The FAA made a lot of fliers happier last year when it relaxed its ban on using electronic devices during take-off and landing. The ban on in-flight calls was still in effect though, but it looked like the FCC was going to strike that one down too. Well, the House Transportation and Infrastructure Committee doesn't really like that idea.
The Hill reports that the Committee, headed up by Chairman Bill Shuster, has just passed a bill that would ban in-flight cell phone calls. It's not that Shuster thinks a cell phone call will suddenly tear a plane from the sky though. He just doesn't want to hear you talking to your boyfriend at 30,000 feet.
"In our day-to-day lives, when we find someone’s cell phone call to be too loud, too close, or too personal, we can just walk away," Shuster said. "But at 30,000 feet, there’s nowhere else for an airline passenger to go. Under this bill, passengers will be able to use their mobile devices to stay connected, through getting online, emailing, texting, and more. During flights, it is common sense and common courtesy to continue keeping cell phone calls on the ground.”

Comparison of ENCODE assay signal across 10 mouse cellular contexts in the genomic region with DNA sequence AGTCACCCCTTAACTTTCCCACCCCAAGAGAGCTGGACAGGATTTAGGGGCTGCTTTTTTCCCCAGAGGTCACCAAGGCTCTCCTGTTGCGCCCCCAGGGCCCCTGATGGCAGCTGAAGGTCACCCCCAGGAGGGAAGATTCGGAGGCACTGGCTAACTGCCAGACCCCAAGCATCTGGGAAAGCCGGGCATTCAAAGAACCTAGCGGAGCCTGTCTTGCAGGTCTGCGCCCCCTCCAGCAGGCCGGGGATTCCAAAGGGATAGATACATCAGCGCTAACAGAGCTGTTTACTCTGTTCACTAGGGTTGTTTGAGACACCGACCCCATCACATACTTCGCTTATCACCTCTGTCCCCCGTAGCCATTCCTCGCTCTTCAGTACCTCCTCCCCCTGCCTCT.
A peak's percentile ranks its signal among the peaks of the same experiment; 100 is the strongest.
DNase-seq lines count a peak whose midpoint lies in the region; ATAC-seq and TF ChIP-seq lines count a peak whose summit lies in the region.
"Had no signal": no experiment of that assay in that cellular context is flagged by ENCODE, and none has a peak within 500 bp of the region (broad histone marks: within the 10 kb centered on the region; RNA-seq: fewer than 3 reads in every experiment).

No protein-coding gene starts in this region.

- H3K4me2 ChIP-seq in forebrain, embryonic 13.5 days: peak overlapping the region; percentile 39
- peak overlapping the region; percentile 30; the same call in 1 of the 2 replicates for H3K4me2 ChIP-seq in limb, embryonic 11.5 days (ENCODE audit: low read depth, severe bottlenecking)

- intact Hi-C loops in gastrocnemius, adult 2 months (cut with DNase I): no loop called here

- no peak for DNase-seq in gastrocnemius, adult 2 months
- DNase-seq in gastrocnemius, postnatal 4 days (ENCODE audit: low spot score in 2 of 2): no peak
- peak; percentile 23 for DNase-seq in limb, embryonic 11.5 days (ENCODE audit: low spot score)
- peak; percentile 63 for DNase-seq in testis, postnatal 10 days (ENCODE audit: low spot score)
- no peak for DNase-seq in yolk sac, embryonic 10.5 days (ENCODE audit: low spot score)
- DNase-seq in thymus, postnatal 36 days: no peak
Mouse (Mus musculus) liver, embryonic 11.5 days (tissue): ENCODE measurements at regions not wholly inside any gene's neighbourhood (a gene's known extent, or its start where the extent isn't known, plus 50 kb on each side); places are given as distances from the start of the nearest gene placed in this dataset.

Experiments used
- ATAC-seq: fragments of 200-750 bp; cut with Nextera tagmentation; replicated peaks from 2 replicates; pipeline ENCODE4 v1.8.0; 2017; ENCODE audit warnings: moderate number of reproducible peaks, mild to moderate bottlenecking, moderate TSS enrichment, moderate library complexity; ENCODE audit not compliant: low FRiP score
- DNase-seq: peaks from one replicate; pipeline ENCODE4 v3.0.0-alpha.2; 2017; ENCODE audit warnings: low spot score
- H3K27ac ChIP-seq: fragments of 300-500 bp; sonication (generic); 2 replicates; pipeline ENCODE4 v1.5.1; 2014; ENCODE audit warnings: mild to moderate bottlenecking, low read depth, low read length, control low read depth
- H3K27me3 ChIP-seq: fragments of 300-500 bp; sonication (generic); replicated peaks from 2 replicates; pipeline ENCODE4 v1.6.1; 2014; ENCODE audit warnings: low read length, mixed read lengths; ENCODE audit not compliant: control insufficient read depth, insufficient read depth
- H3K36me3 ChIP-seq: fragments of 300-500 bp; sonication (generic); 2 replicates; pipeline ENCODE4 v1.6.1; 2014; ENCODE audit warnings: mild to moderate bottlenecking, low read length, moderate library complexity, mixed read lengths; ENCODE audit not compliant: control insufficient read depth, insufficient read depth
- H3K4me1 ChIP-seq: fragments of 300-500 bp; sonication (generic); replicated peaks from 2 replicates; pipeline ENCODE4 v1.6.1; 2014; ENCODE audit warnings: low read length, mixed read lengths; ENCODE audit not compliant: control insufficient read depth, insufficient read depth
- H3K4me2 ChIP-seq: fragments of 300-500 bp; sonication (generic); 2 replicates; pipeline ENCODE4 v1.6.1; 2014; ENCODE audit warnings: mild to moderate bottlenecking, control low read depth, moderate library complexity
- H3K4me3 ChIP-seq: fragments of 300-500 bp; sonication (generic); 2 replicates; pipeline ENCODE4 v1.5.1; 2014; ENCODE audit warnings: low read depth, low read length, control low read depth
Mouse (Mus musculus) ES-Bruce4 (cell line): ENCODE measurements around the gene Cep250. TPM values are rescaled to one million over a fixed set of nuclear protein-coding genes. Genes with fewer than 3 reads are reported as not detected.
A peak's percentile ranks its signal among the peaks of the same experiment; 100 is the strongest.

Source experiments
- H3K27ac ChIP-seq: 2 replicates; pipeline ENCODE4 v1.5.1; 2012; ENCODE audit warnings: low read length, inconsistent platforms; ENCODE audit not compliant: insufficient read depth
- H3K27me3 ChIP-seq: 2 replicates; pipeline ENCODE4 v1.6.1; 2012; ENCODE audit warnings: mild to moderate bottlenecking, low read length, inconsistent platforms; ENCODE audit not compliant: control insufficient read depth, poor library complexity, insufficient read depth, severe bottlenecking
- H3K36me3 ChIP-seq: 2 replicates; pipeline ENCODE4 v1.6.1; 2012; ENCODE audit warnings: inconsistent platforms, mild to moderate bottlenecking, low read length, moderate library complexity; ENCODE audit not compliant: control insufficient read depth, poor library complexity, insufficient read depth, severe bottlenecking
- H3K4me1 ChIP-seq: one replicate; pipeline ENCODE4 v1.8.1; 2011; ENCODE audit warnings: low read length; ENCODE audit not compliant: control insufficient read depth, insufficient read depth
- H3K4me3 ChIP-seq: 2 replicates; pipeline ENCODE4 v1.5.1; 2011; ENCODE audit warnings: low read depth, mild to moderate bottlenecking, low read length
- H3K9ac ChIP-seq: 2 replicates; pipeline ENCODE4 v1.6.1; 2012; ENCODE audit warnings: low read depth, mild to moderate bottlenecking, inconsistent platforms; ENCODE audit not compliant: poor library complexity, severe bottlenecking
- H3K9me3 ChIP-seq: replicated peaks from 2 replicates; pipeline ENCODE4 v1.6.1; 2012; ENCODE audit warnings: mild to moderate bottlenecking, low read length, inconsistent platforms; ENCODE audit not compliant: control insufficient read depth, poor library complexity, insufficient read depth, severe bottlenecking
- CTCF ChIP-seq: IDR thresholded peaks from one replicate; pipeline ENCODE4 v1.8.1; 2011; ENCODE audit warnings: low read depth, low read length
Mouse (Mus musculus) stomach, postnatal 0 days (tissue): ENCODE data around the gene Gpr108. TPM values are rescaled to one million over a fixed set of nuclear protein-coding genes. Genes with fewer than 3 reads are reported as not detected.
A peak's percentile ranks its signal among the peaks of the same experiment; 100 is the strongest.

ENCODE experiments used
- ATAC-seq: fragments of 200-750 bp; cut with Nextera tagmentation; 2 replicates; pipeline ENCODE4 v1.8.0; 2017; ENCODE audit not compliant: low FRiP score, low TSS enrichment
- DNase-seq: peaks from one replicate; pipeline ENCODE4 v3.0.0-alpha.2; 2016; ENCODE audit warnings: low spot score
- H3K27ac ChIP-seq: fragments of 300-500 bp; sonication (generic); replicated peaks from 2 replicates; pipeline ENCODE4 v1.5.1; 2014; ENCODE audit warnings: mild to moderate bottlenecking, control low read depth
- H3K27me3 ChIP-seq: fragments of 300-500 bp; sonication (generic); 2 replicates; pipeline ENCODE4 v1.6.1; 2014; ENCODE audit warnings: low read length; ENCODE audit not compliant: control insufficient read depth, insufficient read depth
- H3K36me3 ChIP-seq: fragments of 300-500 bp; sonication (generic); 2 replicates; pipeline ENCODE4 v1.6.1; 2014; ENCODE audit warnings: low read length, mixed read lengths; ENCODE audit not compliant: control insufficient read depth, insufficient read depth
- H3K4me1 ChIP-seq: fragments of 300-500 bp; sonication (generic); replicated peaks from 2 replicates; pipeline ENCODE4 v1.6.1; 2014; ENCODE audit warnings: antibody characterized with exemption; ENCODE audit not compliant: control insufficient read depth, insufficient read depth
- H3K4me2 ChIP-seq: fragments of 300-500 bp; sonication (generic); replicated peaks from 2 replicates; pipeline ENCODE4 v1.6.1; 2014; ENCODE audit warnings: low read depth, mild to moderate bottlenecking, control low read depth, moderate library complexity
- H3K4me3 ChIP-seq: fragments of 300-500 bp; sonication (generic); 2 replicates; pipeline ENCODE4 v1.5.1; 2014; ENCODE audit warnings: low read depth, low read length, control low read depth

It would appear that the House Committee is not alone on this matter. A companion bill has already been introduced in the Senate by Sen. Lamar Alexander. The aviation and travel industries also backed the legislation. The U.S. Travel Association notes that polls have found that frequent fliers would prefer that in-flight calls remain banned because nobody wants to hear you blabber on like an idiot on an already stressful flight.
It's nothing personal, mind you. We're all obnoxious when talking on a cell phone. Just stick to texting and we'll all be happy. Well, as happy as 100 humans cramped in a flying tin can can be.
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